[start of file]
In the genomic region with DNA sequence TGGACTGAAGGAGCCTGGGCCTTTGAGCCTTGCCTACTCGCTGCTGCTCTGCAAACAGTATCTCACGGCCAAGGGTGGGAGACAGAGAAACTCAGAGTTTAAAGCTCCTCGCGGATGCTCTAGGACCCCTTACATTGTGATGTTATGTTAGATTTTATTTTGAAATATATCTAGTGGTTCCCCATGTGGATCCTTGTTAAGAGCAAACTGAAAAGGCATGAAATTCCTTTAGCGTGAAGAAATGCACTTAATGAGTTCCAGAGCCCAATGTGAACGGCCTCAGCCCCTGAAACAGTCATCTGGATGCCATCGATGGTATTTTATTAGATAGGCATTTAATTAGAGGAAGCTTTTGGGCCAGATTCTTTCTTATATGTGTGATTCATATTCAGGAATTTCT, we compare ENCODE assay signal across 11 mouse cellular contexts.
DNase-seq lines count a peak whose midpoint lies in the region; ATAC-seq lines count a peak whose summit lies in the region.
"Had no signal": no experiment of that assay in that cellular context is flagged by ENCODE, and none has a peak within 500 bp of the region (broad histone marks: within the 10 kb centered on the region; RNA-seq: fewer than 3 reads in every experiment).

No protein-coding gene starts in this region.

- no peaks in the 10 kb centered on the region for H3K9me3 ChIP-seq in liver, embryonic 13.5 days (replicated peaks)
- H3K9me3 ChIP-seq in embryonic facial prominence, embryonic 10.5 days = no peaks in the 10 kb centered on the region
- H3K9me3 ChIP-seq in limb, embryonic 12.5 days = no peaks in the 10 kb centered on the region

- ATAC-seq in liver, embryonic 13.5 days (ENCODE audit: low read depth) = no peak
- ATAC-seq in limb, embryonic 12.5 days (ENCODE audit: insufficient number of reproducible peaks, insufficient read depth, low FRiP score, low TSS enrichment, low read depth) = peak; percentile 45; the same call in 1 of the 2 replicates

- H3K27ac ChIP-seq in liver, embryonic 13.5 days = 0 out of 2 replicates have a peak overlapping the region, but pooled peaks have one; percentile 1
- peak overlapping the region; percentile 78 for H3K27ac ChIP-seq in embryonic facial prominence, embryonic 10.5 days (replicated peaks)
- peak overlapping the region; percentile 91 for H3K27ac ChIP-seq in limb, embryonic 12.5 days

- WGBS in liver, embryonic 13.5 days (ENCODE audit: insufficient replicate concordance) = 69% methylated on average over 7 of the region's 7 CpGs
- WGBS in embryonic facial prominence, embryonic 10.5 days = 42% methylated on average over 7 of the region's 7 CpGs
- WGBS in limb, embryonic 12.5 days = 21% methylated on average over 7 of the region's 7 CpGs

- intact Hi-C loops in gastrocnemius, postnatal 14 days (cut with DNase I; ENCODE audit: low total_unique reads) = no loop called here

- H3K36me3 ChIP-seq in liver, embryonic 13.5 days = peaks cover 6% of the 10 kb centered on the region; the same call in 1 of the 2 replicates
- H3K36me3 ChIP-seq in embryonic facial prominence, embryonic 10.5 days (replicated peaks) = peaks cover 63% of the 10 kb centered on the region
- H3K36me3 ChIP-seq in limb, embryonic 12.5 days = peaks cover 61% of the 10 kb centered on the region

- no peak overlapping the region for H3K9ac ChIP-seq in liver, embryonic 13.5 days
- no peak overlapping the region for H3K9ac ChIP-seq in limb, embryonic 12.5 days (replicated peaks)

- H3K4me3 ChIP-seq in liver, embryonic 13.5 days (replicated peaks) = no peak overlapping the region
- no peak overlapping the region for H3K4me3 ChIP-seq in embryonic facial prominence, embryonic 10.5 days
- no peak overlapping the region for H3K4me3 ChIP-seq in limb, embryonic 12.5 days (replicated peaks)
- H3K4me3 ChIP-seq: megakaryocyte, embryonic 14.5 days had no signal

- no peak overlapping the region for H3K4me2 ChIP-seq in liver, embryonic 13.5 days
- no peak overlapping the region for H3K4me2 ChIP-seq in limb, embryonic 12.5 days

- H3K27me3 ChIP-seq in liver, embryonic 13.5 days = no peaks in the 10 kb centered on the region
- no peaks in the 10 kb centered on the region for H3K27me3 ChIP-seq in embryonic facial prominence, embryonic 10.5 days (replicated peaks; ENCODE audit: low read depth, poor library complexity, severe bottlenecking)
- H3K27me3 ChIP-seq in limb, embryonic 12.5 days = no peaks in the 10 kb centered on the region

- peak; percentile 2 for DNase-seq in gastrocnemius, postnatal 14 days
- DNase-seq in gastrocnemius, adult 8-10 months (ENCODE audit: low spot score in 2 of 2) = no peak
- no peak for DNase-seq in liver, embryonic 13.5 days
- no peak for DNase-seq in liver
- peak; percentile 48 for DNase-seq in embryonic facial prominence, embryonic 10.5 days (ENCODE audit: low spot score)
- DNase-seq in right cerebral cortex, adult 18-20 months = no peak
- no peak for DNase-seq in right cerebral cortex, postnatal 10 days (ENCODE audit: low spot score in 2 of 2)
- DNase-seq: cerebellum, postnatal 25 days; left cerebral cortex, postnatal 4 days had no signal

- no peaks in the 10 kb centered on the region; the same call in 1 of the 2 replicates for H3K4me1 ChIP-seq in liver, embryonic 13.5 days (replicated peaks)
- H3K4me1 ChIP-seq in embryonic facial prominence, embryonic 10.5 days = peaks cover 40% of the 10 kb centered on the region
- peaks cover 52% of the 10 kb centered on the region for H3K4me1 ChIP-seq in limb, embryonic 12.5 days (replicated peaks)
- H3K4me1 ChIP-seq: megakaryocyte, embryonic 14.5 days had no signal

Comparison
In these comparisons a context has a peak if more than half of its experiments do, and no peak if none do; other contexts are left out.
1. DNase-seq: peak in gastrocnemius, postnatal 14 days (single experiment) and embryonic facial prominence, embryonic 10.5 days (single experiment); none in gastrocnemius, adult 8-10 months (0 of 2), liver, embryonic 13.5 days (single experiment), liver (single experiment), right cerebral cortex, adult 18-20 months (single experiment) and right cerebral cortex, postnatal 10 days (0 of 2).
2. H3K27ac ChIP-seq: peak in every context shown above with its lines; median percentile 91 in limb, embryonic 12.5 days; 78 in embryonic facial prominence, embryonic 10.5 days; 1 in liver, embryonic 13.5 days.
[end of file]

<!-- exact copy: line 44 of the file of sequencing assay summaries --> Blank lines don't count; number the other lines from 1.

In these comparisons a context has a peak if more than half of its experiments do, and no peak if none do; other contexts are left out.